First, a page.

For several hours we watch videos on a huge screen about Moon and his mission, complete with testimonials and shots of his mass weddings. Moon arranges marriages, pairing all colors and races in his attempt to create a utopia of one color, one race. That evening after a Korean banquet, we are bussed to Moon's opera house, a monumental building reminiscent of the architectural grandiosity of the Nazi era. And, like Hitler, Moon is a connoisseur and patron of the arts. We are dazzled with song and dance for three hours, a Korean ballet folklorico.
I've mentioned that William is a trance medium. He channels Dr. Peebles, a Scotsman, though I've never been clear as to why Dr. Peebles would be found to have any more wisdom than the rest of us. I remember one day when I'd invited William to channel at my yoga center in Tucson, Arizona. William sat in a chair while the thirty of us in the "audience" sat on the floor in my temple room, on my European Oriental rug. My temple cat Bok Choy, a large white tiger point Siamese with Egyptian profile, sauntered in and sat in front of William, looking up at him, obviously waiting for the show to begin. William, when he took notice of Bok Choy's profound attention, burst into his loud baritone laughter. Bok Choy stood, flipped his tail a few times, and walked out of the room, head high. William, covering his smile with his hand, said, "O Lord...I think I insulted your cat." When William recovered his calm, he brought on Dr. Peebles.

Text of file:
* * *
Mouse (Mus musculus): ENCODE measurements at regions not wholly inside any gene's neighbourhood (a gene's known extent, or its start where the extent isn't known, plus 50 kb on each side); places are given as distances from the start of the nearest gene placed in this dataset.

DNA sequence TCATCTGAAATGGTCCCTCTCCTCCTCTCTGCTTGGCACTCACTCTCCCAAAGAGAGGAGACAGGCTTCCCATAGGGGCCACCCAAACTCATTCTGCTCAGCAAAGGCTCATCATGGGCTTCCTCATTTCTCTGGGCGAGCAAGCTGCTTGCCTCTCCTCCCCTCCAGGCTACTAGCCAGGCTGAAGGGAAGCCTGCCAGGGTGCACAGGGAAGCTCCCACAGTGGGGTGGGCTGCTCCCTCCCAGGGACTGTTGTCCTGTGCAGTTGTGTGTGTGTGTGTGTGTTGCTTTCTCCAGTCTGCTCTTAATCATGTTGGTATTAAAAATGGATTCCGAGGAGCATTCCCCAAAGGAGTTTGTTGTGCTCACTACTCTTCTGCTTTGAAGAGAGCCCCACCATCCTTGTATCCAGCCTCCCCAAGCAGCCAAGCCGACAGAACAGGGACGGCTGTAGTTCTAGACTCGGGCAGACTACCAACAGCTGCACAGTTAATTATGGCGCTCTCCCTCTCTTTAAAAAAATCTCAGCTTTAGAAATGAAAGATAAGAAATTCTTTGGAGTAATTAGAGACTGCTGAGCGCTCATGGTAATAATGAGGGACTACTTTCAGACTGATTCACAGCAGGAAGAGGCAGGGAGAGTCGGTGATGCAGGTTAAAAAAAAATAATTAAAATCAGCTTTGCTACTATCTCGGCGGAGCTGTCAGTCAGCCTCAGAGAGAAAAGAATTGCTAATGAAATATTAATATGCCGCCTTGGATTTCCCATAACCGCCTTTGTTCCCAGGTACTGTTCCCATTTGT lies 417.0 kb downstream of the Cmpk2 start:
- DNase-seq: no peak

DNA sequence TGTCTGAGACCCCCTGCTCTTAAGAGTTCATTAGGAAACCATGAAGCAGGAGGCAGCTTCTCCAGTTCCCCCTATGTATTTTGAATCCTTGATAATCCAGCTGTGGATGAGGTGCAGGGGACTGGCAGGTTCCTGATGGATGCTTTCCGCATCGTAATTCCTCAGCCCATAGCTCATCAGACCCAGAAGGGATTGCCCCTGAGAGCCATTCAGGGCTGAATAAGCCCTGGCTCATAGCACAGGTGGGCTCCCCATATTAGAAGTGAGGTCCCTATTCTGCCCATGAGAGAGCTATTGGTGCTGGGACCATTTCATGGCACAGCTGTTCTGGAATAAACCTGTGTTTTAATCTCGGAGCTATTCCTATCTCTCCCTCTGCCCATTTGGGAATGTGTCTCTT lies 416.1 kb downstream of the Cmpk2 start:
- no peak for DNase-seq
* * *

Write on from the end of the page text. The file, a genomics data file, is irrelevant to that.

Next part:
Anyway, the day after the Korean dance gala, the Moonies bus us to a parking lot not far from the Moon headquarters. To get there we walk down a quaint street with up-scale oriental-style homes. Berneice says, "His house is one of these. I know it." And William agrees. At the surprisingly modest headquarters, a young American woman shows us around, and I take note of the surprisingly ordinary-looking office workers, mostly Koreans.